A film produced in the United States viewed as insulting to the Islamic Prophet Muhammad sparked global outrage against U.S. interests.
The FBI sent agents to Libya to investigate the circumstances surrounding the Sept. 11 attack on the U.S. consulate, which left the U.S. envoy to Libya and three staff members dead. It was unclear whether the attack was linked to the film or a previously planned terrorist attack.
The U.S. government had said it considered the attack an act of terrorism but added it didn't have evidence yet to suggest it was a premeditated assault.
Arab League Secretary-General Nabil el-Araby said in a statement alongside U.S. Secretary of State Hillary Clinton that further measures should be taken to prevent violence like that which was associated with the controversial film.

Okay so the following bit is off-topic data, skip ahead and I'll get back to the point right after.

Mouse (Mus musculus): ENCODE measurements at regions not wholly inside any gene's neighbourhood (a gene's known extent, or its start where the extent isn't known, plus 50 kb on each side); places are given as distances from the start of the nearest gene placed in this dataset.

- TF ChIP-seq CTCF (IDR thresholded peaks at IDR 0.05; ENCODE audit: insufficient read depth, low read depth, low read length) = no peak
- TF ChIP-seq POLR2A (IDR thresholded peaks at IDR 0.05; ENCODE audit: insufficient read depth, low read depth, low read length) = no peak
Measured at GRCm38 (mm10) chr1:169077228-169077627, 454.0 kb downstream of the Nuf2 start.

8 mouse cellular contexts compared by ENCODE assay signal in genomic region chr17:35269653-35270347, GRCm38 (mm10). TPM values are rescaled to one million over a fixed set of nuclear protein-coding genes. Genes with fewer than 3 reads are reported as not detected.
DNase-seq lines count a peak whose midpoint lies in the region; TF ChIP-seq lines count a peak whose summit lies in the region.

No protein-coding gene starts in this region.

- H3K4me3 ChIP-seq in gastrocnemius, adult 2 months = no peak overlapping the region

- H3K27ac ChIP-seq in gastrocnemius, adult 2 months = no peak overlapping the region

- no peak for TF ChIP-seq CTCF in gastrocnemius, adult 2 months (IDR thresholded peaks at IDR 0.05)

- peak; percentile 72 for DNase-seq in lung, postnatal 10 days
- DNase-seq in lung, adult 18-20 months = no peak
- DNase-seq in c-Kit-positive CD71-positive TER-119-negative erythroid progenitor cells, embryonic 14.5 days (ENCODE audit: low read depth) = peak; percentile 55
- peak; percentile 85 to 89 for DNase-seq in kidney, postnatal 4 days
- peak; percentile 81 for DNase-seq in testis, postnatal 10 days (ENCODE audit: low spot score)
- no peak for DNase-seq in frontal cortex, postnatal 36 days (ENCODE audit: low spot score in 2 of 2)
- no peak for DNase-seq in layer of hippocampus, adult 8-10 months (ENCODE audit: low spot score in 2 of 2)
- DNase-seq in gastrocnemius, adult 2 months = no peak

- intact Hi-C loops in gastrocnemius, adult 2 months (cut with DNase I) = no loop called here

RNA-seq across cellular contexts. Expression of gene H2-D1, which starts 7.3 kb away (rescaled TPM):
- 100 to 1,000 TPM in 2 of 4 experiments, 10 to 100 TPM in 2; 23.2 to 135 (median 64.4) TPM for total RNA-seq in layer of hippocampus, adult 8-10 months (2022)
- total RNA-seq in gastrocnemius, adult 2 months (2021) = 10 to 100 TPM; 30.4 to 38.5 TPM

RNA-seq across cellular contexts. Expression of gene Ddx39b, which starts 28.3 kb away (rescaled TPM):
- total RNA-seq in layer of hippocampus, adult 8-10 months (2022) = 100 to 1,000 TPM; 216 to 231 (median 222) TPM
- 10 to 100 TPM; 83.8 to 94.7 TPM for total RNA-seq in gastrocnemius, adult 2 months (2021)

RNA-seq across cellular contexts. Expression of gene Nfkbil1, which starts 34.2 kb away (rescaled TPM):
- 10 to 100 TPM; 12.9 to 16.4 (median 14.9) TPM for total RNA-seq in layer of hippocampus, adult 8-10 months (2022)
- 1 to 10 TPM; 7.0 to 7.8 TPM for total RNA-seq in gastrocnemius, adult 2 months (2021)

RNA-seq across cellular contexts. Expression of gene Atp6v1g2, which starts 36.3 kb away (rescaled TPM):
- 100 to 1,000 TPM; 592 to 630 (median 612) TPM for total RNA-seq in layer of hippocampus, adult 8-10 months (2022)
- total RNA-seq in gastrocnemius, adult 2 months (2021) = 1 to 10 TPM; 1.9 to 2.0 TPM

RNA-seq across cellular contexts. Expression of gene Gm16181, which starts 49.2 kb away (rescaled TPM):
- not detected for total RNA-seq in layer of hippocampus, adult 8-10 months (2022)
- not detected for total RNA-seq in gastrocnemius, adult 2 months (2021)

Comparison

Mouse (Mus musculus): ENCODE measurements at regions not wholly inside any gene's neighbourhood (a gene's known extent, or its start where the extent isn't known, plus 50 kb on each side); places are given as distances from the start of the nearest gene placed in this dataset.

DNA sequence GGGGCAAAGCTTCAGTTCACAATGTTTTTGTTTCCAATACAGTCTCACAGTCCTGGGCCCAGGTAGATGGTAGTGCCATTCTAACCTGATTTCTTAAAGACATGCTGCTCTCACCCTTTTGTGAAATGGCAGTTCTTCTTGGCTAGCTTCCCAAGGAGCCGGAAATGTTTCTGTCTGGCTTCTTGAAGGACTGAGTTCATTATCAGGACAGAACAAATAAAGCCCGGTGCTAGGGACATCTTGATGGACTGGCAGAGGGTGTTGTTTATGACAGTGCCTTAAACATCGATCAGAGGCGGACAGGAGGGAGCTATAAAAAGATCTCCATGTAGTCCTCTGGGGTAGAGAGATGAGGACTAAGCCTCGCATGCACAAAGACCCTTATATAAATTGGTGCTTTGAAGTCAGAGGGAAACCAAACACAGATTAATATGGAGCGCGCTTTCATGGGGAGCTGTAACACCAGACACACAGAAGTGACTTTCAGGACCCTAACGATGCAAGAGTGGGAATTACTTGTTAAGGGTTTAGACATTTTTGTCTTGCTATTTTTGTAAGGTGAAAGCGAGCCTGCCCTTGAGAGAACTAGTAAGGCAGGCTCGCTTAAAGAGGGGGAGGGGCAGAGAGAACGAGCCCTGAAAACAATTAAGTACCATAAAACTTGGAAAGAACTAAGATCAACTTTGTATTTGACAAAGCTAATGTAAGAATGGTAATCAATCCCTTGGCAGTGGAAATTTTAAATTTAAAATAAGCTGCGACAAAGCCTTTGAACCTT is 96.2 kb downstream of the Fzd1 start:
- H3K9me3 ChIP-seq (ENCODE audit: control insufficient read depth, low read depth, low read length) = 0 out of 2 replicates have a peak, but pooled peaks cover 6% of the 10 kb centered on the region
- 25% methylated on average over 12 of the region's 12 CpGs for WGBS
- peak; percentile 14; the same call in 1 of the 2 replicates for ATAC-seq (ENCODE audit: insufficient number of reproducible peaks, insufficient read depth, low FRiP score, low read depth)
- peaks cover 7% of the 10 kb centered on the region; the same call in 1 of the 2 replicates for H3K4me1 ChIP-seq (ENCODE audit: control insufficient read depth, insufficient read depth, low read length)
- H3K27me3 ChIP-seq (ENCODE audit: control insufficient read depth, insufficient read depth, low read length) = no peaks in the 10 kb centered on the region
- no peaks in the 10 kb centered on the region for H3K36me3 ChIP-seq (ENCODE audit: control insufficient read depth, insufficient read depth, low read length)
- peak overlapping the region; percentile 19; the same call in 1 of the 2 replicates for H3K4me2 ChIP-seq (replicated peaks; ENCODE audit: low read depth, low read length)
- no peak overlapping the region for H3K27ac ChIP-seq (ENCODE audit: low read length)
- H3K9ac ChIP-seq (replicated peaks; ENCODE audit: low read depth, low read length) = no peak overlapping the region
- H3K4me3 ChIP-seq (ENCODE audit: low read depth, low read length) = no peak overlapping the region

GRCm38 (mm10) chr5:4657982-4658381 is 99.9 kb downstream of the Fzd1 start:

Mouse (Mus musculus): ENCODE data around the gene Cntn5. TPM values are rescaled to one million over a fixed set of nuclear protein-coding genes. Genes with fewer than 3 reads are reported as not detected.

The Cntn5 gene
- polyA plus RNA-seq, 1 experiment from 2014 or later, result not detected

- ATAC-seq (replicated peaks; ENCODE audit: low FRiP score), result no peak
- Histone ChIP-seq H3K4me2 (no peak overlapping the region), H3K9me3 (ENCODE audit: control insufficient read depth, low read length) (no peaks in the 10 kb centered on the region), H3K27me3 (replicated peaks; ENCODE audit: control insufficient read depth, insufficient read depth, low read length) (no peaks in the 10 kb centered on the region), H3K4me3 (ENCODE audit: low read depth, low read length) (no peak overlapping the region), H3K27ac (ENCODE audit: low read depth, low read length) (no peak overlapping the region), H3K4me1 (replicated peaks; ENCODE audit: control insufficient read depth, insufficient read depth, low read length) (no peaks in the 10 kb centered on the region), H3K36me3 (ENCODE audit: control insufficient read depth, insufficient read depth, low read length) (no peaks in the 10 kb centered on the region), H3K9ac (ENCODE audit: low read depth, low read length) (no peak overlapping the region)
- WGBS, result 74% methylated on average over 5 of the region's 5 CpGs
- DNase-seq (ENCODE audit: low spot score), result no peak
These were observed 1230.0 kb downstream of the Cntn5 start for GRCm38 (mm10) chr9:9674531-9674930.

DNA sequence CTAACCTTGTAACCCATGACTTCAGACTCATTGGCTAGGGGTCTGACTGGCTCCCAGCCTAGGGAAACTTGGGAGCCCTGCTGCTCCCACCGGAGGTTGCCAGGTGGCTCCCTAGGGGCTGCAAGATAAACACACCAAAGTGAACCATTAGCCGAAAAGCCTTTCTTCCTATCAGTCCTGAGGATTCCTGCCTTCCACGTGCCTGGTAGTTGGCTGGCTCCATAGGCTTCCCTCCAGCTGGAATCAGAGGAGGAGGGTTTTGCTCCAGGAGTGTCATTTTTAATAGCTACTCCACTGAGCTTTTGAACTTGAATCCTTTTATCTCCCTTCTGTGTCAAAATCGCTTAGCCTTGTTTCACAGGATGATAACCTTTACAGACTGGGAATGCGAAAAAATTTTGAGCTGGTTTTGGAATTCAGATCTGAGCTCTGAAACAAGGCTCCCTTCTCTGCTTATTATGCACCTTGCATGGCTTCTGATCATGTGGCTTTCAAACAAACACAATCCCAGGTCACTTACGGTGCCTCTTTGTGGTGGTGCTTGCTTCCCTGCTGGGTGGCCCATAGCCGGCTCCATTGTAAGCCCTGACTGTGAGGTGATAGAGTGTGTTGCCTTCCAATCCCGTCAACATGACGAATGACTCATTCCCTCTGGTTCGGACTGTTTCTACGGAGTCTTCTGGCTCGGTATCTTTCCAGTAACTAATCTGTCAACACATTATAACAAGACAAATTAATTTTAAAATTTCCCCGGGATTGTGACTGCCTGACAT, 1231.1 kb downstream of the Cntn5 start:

"We all should work on further measures to ensure that such events will never happen (again)," he said.
A statement issued last week by the Arab League, the Organization of Islamic Cooperation and the European Union said "offensive speech cannot be met with violent acts as it will only create a spiral of brutality from which we will all suffer."
The U.S. Embassy in Bangkok issued a statement Wednesday advising U.S. citizens in Thailand that protests are planned in front of the embassy grounds this week.